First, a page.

Influencing grapevine yield

High wine grape yields are obtained on the most freely drained soils where water is not limiting. Vines will grow across a wide range of soil pHs, but extremes will render many nutrients unavailable and thereby restrict yield.

Physical or nutritional manipulation of the vine to allow light into the canopy will ensure maximum growth potential and high yields. The aim of any grower is a high yielding wine grape crop that satisfies the wine-maker. However, many vineyard managers and wineries believe that a high yielding wine grape crop cannot produce a quality wine.

We believe this apparent conflict has not been rigorously tested. There are many examples around the world of vineyards producing top quality wine from high yielding grapes that have been provided with a balanced nutritional programme. 

Targeted optimum production of a top quality wine comes from controlling the number of grape bunches. Best seasonal growth occurs during long, dry, hot summers and when winters offer a cool respite. The use of fungicides, or canopy manipulation, will reduce the incidence of yield-sapping diseases such as Botrytis during high-pressure years.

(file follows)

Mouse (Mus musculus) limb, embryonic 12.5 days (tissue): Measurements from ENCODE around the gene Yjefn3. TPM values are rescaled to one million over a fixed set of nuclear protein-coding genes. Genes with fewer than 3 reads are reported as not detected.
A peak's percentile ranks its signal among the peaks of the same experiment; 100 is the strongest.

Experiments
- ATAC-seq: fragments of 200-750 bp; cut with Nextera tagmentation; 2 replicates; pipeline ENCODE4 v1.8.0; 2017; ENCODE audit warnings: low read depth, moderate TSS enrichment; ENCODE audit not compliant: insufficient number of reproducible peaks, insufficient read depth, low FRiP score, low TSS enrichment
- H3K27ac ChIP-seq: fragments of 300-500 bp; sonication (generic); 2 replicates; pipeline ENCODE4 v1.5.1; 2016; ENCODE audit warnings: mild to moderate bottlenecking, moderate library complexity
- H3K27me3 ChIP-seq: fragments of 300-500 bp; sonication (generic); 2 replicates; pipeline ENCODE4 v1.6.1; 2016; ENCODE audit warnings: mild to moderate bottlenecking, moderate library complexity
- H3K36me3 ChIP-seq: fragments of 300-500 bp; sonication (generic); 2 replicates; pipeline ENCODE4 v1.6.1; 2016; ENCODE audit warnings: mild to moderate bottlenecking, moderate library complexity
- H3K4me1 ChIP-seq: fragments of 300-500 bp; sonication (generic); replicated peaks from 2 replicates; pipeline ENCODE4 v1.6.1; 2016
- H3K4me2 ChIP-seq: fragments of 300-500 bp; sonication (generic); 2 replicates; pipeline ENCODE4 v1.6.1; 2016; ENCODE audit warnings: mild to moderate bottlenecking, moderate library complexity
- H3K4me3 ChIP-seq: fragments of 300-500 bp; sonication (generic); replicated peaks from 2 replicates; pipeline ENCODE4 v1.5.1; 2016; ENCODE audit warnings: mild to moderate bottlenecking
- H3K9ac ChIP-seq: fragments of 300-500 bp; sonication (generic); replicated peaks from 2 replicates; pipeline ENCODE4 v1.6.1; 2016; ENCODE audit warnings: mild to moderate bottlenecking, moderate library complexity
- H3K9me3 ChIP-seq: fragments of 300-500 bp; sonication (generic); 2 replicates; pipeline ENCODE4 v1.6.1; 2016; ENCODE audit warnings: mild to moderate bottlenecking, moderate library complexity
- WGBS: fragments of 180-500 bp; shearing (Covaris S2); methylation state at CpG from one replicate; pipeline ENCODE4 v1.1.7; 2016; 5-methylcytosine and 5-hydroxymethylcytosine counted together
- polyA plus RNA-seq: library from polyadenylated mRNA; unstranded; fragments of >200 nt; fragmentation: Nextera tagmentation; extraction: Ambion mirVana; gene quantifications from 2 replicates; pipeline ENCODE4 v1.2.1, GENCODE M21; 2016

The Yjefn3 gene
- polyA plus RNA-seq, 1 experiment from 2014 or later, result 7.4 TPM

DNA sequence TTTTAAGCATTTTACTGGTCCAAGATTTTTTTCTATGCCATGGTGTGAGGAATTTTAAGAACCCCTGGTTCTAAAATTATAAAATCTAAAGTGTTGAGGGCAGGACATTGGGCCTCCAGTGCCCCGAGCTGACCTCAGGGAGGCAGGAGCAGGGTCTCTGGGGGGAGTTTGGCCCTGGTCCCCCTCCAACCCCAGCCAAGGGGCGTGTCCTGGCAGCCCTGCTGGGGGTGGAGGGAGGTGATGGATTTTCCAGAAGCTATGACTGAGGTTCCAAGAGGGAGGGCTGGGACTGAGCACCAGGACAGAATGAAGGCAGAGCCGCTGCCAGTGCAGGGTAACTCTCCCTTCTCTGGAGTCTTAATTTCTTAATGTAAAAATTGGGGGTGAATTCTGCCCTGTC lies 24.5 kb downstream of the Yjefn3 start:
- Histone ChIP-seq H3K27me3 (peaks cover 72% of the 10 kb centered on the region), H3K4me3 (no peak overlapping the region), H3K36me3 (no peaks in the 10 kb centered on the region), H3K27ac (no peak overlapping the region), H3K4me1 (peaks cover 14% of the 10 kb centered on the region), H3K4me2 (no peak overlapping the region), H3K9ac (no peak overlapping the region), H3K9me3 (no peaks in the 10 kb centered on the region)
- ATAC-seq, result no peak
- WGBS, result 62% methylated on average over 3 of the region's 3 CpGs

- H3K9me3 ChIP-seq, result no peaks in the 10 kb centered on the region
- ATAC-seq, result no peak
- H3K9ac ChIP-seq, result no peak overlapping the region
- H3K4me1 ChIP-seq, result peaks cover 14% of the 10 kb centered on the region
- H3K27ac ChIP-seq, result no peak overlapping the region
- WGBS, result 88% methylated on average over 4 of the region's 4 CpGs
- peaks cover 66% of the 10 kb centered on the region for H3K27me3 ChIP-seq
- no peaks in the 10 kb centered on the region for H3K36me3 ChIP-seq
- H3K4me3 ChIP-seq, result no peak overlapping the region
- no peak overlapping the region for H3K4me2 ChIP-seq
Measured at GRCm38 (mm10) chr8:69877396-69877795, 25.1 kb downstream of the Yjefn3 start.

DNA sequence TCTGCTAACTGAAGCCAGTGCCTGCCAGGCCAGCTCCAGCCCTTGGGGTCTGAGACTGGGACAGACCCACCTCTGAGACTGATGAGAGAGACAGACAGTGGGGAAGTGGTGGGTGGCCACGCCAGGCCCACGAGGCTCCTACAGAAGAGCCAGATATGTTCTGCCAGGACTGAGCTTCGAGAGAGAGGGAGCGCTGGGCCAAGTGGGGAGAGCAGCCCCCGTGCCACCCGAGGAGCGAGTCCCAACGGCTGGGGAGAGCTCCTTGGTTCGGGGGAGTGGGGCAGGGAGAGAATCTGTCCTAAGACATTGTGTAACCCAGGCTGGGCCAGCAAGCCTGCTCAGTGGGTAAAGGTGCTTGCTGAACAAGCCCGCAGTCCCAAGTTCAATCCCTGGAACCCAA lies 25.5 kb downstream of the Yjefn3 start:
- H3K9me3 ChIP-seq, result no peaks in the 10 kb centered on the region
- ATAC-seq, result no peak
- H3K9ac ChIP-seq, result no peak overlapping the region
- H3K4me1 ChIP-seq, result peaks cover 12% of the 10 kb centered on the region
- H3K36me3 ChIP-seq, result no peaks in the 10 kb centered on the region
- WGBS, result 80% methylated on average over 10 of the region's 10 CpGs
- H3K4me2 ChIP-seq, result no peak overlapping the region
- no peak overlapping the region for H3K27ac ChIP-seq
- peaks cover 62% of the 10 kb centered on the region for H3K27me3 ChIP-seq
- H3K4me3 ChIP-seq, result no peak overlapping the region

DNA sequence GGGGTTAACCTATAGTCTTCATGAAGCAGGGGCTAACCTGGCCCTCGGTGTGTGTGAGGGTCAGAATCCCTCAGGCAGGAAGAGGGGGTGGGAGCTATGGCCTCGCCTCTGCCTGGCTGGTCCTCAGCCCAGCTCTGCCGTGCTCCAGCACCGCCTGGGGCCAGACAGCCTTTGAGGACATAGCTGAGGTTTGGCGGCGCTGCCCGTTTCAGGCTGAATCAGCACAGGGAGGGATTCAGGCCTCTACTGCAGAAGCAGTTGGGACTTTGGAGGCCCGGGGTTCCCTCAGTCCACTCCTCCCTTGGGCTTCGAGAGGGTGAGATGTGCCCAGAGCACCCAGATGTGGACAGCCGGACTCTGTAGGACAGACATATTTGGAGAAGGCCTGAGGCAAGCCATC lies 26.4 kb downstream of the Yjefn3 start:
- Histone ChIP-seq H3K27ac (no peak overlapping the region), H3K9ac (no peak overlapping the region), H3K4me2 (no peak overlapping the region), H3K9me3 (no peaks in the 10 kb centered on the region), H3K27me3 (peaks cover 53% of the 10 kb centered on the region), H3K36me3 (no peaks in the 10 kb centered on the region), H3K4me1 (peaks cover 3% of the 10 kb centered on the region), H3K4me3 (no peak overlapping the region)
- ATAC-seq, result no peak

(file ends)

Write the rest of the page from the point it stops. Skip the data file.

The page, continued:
Crop nutrition and wine grape yield

Nitrogen is one of the most important nutrients governing grape crop yield. It promotes strong, early growth and bunch and berry weight. However, high nitrogen availability in the later stages of vine development can delay maturity and increase disease risks as the grapes are close to harvest. 

Potassium is also needed in large quantities, often at higher doses than nitrogen in grapes grown for wine. High levels of potassium are required to produce the best wine grape yields. However, as with nitrogen, the balance between the supply for growth and lower potassium-levels in the grape is critical. Analysis of soil potassium-levels in the vineyard soil is essential to predicting the potassium needs for the grape crop.

Calcium is important for wine grape yield, through increasing disease tolerance and reduced berry rot. Low calcium content can also increase berry drop.

Magnesium is needed to maintain photosynthesis and the synthesis of proteins required for high yields. 

Of the micronutrients, boron and zinc are the most important for fruit set and final yield and need to be available in higher quantities than other trace elements.

Iron is important for early leaf production to ensure better berry development and grape yield. Manganese can play a similar role.

Recommended Yara fertilisers for grapevines

Grapevine fertigation and nutrition advice
Grapevine fertigation and nutrition advice

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